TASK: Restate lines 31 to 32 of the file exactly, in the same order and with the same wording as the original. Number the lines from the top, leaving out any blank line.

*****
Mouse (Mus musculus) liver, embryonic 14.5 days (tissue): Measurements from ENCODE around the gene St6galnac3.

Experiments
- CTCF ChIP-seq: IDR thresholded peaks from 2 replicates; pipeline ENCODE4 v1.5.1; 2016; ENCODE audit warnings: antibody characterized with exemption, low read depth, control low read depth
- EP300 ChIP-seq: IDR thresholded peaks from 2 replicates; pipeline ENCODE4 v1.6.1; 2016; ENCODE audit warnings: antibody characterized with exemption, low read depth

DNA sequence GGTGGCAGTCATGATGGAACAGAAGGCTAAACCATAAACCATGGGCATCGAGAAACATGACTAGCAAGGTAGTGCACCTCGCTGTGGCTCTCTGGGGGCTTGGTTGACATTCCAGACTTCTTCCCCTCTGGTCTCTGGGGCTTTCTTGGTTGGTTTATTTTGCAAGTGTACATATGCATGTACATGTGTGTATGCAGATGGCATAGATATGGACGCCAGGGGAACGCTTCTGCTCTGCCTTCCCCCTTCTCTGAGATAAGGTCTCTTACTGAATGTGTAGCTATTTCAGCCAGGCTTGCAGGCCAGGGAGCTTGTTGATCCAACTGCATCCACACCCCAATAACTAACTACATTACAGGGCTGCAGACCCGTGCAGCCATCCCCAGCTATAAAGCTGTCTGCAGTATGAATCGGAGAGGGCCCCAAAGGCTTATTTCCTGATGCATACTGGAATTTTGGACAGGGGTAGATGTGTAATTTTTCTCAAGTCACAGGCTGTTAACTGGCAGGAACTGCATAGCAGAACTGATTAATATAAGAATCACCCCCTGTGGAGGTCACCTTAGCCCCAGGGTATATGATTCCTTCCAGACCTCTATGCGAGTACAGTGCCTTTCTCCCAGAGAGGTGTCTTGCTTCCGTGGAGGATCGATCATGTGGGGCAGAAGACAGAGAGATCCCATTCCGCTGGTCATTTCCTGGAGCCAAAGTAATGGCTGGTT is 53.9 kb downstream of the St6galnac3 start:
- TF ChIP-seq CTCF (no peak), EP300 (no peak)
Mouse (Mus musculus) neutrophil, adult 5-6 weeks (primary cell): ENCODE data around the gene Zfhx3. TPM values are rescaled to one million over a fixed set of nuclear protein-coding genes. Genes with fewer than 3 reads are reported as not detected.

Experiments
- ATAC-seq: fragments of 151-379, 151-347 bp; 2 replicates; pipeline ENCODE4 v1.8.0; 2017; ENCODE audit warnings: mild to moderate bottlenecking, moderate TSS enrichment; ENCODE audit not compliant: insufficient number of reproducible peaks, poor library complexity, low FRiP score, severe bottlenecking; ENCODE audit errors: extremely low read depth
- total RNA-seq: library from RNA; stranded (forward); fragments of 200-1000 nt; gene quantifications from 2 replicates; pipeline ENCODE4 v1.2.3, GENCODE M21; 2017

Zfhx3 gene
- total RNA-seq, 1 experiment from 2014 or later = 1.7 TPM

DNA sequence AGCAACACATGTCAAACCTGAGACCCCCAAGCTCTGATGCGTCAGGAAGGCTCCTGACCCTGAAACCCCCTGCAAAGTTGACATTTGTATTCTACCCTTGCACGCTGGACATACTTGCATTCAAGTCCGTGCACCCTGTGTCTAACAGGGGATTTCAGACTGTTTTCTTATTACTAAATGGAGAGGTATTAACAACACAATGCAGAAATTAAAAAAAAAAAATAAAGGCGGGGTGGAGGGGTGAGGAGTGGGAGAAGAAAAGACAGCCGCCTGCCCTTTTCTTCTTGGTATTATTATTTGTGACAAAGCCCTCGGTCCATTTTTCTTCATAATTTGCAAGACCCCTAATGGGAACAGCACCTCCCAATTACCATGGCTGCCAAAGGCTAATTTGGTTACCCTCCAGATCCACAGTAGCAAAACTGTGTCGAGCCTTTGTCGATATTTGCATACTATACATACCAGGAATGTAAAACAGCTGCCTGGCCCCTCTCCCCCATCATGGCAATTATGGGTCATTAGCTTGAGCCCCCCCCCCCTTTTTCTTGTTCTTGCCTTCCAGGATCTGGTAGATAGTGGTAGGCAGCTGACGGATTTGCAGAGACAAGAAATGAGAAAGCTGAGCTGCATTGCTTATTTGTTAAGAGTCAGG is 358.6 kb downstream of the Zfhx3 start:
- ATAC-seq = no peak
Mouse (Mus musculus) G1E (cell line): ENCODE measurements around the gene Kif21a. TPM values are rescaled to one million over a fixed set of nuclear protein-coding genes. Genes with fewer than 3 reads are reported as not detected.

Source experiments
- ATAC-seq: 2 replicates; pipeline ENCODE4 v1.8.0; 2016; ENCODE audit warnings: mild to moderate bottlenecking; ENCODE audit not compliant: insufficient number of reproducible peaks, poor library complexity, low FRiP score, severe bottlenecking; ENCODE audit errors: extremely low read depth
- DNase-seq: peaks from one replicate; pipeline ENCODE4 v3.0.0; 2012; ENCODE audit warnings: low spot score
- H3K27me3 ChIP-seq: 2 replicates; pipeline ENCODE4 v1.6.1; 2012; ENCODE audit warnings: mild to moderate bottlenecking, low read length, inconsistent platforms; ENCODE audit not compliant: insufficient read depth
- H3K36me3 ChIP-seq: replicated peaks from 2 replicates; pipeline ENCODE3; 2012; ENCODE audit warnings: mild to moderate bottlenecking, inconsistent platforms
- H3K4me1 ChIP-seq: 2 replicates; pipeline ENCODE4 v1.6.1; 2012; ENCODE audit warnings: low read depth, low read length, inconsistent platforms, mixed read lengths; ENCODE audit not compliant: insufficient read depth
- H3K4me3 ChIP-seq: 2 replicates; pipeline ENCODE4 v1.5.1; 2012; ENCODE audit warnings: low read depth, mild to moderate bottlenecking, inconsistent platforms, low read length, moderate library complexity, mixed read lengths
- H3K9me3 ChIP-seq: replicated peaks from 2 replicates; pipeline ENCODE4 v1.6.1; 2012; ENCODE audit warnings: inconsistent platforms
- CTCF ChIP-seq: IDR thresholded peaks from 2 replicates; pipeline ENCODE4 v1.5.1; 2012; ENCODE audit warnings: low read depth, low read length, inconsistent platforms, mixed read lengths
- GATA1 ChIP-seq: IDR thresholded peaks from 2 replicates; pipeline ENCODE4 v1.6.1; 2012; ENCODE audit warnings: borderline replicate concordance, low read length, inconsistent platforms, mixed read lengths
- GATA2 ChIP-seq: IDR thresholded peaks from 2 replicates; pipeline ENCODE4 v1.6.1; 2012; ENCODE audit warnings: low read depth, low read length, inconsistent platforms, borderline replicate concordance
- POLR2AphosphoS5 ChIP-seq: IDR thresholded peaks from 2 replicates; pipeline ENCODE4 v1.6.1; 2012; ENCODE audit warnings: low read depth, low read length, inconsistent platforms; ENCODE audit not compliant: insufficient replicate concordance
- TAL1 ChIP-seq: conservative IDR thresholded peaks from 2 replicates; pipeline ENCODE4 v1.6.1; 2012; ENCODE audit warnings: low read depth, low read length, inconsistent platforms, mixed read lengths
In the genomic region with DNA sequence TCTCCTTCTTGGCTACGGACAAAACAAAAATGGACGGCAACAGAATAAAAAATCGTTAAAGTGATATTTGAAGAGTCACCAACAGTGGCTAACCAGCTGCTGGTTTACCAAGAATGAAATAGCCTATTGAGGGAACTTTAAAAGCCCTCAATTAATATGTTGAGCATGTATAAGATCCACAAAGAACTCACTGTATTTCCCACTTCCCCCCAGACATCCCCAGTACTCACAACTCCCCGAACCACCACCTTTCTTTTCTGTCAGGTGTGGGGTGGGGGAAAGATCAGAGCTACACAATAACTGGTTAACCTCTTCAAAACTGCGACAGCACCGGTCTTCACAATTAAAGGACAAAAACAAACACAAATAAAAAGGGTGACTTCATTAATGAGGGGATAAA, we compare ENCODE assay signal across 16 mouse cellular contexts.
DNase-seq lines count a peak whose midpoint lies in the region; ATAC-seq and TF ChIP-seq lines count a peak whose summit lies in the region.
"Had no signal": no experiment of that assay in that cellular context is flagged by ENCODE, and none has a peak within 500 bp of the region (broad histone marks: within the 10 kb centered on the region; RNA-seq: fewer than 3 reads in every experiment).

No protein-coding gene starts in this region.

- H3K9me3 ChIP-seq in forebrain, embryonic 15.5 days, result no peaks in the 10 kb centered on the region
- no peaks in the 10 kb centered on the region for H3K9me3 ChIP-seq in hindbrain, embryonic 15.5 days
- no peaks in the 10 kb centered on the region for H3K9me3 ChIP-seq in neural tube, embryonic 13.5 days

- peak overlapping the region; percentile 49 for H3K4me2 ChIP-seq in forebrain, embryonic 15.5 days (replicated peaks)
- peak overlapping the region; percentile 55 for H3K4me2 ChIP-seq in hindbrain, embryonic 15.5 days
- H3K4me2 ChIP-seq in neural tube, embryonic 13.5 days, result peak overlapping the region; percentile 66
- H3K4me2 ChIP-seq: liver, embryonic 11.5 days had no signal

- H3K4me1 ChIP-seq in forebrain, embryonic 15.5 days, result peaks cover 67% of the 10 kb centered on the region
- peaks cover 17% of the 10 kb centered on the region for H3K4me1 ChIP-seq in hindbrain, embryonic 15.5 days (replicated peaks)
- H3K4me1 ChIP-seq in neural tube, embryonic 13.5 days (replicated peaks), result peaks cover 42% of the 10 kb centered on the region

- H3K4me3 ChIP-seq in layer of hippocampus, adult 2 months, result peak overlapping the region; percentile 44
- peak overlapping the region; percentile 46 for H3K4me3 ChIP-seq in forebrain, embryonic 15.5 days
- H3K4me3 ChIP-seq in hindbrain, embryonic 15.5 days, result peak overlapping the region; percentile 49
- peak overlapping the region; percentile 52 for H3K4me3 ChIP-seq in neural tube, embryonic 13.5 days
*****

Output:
"Had no signal": no experiment of that assay in that cellular context is flagged by ENCODE, and none has a peak within 500 bp of the region (broad histone marks: within the 10 kb centered on the region; RNA-seq: fewer than 3 reads in every experiment).

No protein-coding gene starts in this region.